Consuming legume seeds, including bean seeds, can cause gas production due to bacterial fermentation, including undigested leftovers. The main oligosaccharide found in legumes is raffinose, which is attributed to the properties of a prebiotic (fermented by probiotic bacteria to short-chain fatty acids); thus, legumes can improve colon health and reduce the risk of colon cancer [31].

Proper preparation of bean beverages can reduce the content of nonenzymatically decomposed ingredients in the human digestive tract [10, 13, 14]. Studies have shown that when lactic acid bacteria are used for the fermentation of legume seeds, the level of stachyose is reduced, which in turn reduces digestive discomfort and flatulence [45, 46, 47, 48, 49]. Maciejak [12] obtained fermented and unfermented bean beverages from the germinated white bean seeds of the “Piękny Jaś Karłowy” variety (Table 2). Their data showed a significant reduction in the content of all analyzed saccharides. For instance, the content of sucrose was reduced by 82.46%, and raffinose content reached 82.84%. The content of stachyose after the fermentation process was reduced by 68.64%, while the smallest change, amounting to 60.61%, was recorded for verbascose.

Bean beveragesSacharose [mg/g]Raffinose [mg/g]Stachyose [mg/g]Verbascose [mg/g]
Nonfermented1.725 ± 0.6010.425 ± 0.1772.725 ± 0.0150.15 ± 0.071
Fermented with lactic acid bacteria0.303 ± 0.0860.073 ± 0.0190.855 ± 0.2190.059 ± 0.058

Table 2.

Content of selected carbohydrates in the bean-based beverage obtained from the germinated white bean seeds of the “Piękny Jaś Karłowy” variety (based on [12]).

Of all the seeds of legumes, beans have the highest content of minerals. They can act as an important source of iron (7–11 mg/100 g), zinc (3–4 mg/100 g), copper (0.6–1.0 mg/100 g), phosphorus (300–450 mg/100 g), and potassium (1500–1800 mg/100 g) in the daily diet [23, 24, 26, 50, 51]. Although the content of minerals varies depending on the variety of beans [23, 24], the seeds of white beans are identified as a source of calcium (170–240 mg/100 g) and magnesium (180–190 mg/100 g) [26, 44]. In bean-based beverages, the content of minerals is determined by the recipe composition, especially the amount of bean seeds in the products.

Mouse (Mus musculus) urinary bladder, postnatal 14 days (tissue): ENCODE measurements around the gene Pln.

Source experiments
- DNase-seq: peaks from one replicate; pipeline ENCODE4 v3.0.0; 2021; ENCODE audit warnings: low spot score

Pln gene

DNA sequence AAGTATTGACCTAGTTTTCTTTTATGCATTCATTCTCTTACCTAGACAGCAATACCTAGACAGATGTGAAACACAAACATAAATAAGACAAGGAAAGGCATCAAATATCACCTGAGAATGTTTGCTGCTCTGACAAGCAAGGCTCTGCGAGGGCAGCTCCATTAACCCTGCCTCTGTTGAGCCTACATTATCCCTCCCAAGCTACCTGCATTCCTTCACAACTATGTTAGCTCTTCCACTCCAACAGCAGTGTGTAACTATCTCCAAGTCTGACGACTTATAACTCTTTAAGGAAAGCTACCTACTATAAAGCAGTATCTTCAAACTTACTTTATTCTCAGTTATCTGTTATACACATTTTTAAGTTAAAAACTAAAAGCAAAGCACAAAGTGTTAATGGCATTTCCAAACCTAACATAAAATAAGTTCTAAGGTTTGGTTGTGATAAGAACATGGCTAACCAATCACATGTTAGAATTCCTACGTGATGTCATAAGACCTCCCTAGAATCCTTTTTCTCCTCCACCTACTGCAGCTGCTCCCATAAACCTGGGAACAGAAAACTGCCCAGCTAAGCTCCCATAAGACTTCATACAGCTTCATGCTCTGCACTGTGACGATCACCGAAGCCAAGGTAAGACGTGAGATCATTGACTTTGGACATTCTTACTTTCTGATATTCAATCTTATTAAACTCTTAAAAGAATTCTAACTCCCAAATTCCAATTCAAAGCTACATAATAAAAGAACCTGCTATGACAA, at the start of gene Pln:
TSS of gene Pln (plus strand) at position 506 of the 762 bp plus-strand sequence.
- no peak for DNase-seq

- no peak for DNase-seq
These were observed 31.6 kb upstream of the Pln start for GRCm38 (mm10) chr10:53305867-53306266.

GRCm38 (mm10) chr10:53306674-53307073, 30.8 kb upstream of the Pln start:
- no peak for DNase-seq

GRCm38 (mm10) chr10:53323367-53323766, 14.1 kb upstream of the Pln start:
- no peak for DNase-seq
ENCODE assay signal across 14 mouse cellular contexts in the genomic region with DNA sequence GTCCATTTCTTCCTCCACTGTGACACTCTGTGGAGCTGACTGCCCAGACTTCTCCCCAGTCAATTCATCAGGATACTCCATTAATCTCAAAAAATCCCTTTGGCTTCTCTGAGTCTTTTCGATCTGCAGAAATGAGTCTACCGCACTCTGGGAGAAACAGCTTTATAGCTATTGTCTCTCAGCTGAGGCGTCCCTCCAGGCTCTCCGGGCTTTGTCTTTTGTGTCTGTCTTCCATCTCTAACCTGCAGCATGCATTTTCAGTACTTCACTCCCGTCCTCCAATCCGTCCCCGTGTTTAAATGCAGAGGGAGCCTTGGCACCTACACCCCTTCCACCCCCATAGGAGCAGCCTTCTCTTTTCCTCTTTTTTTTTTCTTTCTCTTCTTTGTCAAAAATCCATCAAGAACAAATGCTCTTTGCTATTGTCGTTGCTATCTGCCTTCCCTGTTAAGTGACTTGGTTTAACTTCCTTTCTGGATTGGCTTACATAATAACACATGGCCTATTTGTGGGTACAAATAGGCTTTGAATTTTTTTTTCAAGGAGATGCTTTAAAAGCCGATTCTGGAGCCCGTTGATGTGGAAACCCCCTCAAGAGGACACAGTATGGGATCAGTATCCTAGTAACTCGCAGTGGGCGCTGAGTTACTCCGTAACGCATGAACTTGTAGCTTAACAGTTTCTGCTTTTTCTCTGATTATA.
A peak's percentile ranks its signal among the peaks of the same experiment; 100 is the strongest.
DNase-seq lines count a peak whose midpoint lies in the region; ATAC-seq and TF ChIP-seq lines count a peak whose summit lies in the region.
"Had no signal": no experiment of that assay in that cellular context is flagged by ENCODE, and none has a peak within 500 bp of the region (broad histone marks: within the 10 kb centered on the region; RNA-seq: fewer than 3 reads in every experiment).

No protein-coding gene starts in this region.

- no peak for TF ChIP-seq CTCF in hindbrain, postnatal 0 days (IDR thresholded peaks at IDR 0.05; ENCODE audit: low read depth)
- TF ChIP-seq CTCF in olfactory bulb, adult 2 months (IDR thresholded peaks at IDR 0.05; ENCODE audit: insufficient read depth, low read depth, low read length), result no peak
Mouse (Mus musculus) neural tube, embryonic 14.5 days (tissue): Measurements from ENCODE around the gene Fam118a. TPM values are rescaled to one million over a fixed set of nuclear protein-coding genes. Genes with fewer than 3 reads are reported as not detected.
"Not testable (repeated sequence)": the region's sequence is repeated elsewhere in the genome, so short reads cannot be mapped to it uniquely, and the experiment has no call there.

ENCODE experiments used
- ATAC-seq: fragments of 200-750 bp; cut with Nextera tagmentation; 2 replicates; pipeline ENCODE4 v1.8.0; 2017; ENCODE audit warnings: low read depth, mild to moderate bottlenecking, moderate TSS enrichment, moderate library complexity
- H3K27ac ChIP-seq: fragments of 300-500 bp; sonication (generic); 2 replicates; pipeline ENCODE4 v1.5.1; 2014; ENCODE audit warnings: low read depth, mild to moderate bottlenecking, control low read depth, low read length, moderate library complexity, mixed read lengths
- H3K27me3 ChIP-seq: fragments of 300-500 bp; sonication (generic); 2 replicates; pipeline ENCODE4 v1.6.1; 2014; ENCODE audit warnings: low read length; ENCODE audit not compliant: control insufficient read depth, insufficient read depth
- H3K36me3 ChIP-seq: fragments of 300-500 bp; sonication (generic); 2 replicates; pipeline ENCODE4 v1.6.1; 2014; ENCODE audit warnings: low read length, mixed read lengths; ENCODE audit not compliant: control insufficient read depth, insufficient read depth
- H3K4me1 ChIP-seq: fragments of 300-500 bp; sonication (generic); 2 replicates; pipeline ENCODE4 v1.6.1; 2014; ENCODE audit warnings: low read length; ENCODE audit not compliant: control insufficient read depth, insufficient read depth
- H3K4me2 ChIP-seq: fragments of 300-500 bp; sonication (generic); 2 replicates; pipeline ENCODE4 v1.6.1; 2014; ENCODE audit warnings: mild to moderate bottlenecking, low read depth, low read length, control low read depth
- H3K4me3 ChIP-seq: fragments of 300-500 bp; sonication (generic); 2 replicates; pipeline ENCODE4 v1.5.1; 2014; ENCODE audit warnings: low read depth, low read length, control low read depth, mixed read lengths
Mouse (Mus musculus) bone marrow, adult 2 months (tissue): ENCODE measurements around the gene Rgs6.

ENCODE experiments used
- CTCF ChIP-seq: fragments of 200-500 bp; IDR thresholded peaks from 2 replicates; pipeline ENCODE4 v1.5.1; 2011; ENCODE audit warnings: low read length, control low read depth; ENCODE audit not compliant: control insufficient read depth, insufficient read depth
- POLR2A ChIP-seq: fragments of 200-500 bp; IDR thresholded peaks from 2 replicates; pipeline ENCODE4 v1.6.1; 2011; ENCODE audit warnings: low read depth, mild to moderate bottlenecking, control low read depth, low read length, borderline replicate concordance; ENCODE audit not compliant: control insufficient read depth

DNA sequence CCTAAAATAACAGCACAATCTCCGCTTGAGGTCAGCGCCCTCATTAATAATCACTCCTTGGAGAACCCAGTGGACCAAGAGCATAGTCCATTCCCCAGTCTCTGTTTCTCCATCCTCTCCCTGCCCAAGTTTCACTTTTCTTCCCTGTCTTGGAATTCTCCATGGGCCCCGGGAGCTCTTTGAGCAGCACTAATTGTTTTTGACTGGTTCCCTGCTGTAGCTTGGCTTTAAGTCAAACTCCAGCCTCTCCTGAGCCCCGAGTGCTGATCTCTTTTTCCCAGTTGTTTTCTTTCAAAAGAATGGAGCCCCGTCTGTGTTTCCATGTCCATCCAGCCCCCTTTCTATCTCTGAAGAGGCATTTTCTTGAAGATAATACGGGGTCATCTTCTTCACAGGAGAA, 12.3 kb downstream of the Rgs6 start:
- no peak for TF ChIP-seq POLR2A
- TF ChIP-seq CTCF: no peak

Legume seeds, including beans, are also a good source of water-soluble vitamins, such as B vitamins [10, 26, 52]. White bean seeds contain thiamine (0.4–0.7 mg/100 g), riboflavin (0.1–0.2 mg/100 g), niacin (0.5–1.4 mg/100 g), and acid folic (370–390 μg/100 g) [26, 52]. Similar to minerals, the content of vitamins varies depending on the variety of beans [23, 24]. Legume seeds, including bean seeds, are deficient in fat-soluble vitamins and vitamin C [26]. The vitamin content of bean-based beverages is also determined by the recipe composition, in particular the amount of bean seeds in such products, as well as by the thermal (pasteurization, sterilization) and enzymatic (germination, fermentation) treatments used. Although, Zhang et al. [53] showed that in fortified oat beverages subjected to UHT treatment by direct steam injection, the content of vitamins A, D3, K, B6, B12, thiamine, riboflavin, niacin, and folic acid was not influenced by the thermal process. In addition, the UHT sterilization of the bean-based beverage had a similar effect on the vitamins mentioned. Ziarno et al. [10] showed that the unfermented bean-based beverages obtained from bean seeds of the “Piękny Jaś Karłowy” variety contained 0.69 mg/kg thiamine, 0.20 mg/kg riboflavin, 2.34 mg/kg niacin, and 0.55 mg/kg pyridoxine.